The Seattle Seahawks did indeed let Russell Wilson cook in 2020. It led to a 12-4 record, the team’s best since 2014, and a career-high 40 touchdown passes for Wilson. Yet, why does it feel like the kitchen burned down as customers flock to Los Angeles, Arizona, and San Francisco for a better meal? After another quick playoff exit, Wilson still does not have an MVP vote to his name and the team has still not advanced to the NFC Championship Game since 2014.
Not to be all doom and gloom, but the Seahawks have had a winning record in all nine seasons since drafting Wilson in 2012, which makes them the 19th team in NFL history to have at least nine straight winning seasons. Ten of those first 18 teams extended their streak to 10 seasons or more. Eight teams fell off in Year 10, but those were usually the end of eras.
Moments like Johnny Unitas and Peyton Manning moving on from the Colts, or the end of dynasty runs in Green Bay (1968) and Pittsburgh (1980). Are we at the end of the Wilson and Pete Carroll era in Seattle? Wilson has been getting more vocal about his frustrations, but he is still on board for Year 10 with the Seahawks. Carroll, despite his youthful exuberance, turns 70 in a month. This union may be on borrowed time, but it is not over just yet.
Many of the top sportsbooks have the Seahawks with an over/under of 9.5 wins, which ranks behind the 49ers (10.5) and Rams (10.5). Seattle has not repeated as division champions since those Super Bowl seasons in 2013-14. Can the Seahawks continue grinding out close wins to stay ahead of the tough NFC West competition, or does Wilson start shopping for a new home in 2022?
On the Last Season of SEAHAWKS: Bobby Wagner Still Clubhouse Leader in MVP Votes
To the naked eye, the 2020 Seahawks had a strong season with an unfortunate flop at home in the first playoff game to a division rival that has had their number lately. It would be a hard sell that this team fell apart when it went 6-2 in the first half of the season and 6-2 in the last half of the season. But let’s try to sell it as 2020 really was a tale of two completely different teams. In the first half of the season, the Seahawks looked like an offensive juggernaut that was keeping the boat afloat while the defense was a sieve, especially against the pass.
Wilson threw 22 touchdown passes in the first six games, tying Peyton Manning (2013) for the most in NFL history through six games. Forget just getting his first MVP vote. Could Wilson break Manning’s record of 55 and finally win an MVP? Wide receiver DK Metcalf looked incredible in his second season and the team was 5-0 before the bye week and 6-1 going into a showdown with Buffalo.
Things fell off in the Bills game. The defense managed to get multiple takeaways in six of the first seven games to soften the blow of the points and yards allowed. But against Buffalo, the Seahawks had no takeaways while the offense coughed it up four times. The Bills won 44-34 to drop the Seahawks to 6-2.In the first half of the season, the Seahawks played a lot of bad defenses, including Atlanta, Dallas, and Minnesota. They also played an injury-ravaged 49ers team.
Defense in general around the league was poor in this pandemic season, and the lack of a preseason and empty stadiums almost no doubt led to historic highs for offenses with completion percentages, third down conversion rates, red zone touchdown rates, and scoring in general. It was to be expected that defenses would catch up in the second half of the year, but what happened in Seattle was especially crazy.
Between the Seahawks and their opponents, there were 6,966 yards of offense in Seattle’s first eight games, the most in NFL history. The Seattle defense allowed 2,897 net passing yards through eight games, another NFL record by more than 300 yards over the previous team (2002 Chiefs). There were also 517 points scored in Seattle’s first eight games, the fourth-highest total in a team’s first eight games of a season in NFL history.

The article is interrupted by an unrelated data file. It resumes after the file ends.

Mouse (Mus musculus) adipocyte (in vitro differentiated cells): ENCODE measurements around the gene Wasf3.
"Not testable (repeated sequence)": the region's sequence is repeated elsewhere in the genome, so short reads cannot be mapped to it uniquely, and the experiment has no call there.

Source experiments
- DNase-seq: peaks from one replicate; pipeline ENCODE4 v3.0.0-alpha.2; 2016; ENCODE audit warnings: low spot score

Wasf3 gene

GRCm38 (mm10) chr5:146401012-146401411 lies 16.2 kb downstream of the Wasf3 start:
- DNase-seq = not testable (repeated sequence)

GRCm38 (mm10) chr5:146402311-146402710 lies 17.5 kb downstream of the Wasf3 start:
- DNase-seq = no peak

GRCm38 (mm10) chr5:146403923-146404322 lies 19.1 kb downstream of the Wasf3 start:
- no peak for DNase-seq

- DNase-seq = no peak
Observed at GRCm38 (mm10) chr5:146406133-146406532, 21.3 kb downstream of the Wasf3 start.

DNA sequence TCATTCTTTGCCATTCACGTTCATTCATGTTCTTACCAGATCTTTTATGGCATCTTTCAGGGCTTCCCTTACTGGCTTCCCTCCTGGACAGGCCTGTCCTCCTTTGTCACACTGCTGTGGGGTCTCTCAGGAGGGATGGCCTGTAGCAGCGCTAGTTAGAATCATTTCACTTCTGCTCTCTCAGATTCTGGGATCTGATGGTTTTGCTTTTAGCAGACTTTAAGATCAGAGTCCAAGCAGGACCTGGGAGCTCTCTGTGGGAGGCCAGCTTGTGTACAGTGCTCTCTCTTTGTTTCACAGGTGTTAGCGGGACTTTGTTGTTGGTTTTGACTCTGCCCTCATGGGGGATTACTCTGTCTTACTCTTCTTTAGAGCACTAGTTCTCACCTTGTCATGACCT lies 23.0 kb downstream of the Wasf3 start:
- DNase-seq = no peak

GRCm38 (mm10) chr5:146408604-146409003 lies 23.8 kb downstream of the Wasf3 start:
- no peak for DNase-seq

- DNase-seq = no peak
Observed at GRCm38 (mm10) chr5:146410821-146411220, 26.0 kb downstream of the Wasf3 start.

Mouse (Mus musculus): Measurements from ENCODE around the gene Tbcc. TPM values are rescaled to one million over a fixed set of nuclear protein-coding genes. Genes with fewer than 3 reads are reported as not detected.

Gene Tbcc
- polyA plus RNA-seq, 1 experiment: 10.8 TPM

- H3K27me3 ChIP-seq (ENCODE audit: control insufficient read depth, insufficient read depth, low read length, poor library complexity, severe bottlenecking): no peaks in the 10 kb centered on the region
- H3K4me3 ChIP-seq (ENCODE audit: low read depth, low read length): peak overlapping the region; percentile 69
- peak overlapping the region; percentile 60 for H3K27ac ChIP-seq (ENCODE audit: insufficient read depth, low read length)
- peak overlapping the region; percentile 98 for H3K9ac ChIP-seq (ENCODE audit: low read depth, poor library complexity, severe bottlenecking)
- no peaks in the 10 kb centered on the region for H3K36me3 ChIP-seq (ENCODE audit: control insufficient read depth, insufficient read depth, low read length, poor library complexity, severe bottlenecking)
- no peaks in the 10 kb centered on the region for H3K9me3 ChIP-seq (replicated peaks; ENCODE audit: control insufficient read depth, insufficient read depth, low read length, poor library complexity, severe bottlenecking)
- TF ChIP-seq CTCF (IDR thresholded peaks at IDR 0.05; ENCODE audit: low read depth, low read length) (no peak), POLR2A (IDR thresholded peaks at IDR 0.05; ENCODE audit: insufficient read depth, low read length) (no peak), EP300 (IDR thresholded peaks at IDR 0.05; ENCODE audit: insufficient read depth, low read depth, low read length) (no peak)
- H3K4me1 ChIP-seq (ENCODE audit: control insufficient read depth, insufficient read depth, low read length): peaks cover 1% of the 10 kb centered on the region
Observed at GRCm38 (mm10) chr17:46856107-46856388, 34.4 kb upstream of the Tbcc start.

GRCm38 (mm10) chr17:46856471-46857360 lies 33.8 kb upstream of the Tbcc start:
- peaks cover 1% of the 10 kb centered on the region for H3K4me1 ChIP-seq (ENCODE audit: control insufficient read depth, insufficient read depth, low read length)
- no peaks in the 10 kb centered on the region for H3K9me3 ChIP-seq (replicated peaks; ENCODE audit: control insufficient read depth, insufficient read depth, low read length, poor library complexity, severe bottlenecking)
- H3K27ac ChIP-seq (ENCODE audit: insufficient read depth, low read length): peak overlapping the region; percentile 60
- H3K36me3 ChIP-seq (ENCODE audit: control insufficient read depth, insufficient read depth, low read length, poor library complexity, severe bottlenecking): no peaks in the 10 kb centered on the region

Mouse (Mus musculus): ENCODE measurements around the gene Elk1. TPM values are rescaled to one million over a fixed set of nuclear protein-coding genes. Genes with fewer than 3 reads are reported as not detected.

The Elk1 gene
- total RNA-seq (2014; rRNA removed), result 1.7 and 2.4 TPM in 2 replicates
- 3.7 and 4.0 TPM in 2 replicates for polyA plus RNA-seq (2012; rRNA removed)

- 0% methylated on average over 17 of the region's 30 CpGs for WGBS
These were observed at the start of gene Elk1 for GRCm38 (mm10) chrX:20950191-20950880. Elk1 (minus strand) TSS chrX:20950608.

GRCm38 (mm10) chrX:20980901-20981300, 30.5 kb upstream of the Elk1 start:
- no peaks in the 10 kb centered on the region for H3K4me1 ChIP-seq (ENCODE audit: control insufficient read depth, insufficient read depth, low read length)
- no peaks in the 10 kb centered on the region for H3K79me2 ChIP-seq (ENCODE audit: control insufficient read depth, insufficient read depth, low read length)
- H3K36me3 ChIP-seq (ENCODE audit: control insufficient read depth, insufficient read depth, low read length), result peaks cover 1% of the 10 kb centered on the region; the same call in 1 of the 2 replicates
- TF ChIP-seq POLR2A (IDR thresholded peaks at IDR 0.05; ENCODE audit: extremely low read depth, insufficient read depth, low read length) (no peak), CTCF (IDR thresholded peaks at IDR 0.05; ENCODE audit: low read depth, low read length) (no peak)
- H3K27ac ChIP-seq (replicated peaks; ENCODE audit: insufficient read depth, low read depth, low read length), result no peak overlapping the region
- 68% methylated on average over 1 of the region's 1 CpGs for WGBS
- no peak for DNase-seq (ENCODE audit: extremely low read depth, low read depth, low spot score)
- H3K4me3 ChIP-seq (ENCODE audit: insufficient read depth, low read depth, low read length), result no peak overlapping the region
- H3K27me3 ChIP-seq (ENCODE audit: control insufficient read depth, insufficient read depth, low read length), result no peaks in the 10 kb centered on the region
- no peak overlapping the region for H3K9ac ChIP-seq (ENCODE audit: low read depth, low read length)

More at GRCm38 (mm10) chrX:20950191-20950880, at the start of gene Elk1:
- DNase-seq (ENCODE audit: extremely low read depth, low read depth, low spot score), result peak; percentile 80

But look what happened with the defense in the second half of the season:
- In the first eight games, Seattle allowed 243 points (third most in 2020)
- In the last eight games, Seattle allowed 128 points (fewest in 2020)
There have been 1,241 teams to play a 16-game season since 1978 (strike years excluded). Seattle’s difference of 115 fewer points allowed in the second half of the season ranks fourth out of those 1,241 teams. Only the 1988 Falcons (-125), 1981 Jets (-117), and 2012 Bengals (-116) had bigger declines. A big part of this was the schedule. The Seahawks caught the struggling Rams twice, the lousy New York teams (Jets and Giants), Arizona’s Kyler Murray played them injured, and two bad NFC East offenses (Eagles and Washington).
However, that also meant the Seahawks were playing some better defenses in the Rams (twice), Washington, and the Giants managed to hold Seattle to 12 points at home in one of the worst losses of the Wilson era. Beyond just the defense, Seattle’s offense declined too by a wide margin in the second half of the season. That decline was 89 points, which ranks as the 13th steepest out of 1,241 teams. The 2020 Seahawks are the only team since 1978 to decline by at least 80 points on both sides of the ball.
When you combine the declines on both sides of the ball for Seattle (-115 on defense, -89 on offense), you get a total change of 204 points. That is the largest drop for any team since 1978, easily beating out the 2002 Bills (-168). It’s the biggest change in either direction too since the largest increase was +180 by 1978 Browns.
We now say goodbye to the 16-game seasons and eight-game splits, but in the last year of its existence, the 2020 Seahawks showed us a drop on the scoreboard unlike any team in NFL history. So, maybe it was not that surprising when the offense continued its descent with a stinker in the playoffs against the No. 1 scoring defense in the Rams. Wilson threw a bad pick-six in the second quarter and only completed 11-of-27 passes in the game. The Rams are 6-2 in the last eight against Seattle with one of the losses in 2019 in a game where Los Angeles missed a game-winning field goal.
While Wilson finished with a career-high 40 touchdown passes, that was a disappointing total after how hot he started the year. With Wilson once again not receiving an MVP vote, that means the only Seattle player in the Carroll era to get an MVP vote is still linebacker Bobby Wagner in 2014. Wilson having zero career votes is not an injustice. It is just a reflection that he has never been able to put together a complete, spectacular season worthy of a vote. While he is no doubt on a first-ballot Hall of Fame track with Seattle, we are still waiting to see him have that elite run that extends beyond the seven-to-nine game hot streak.
The Notable Changes for 2021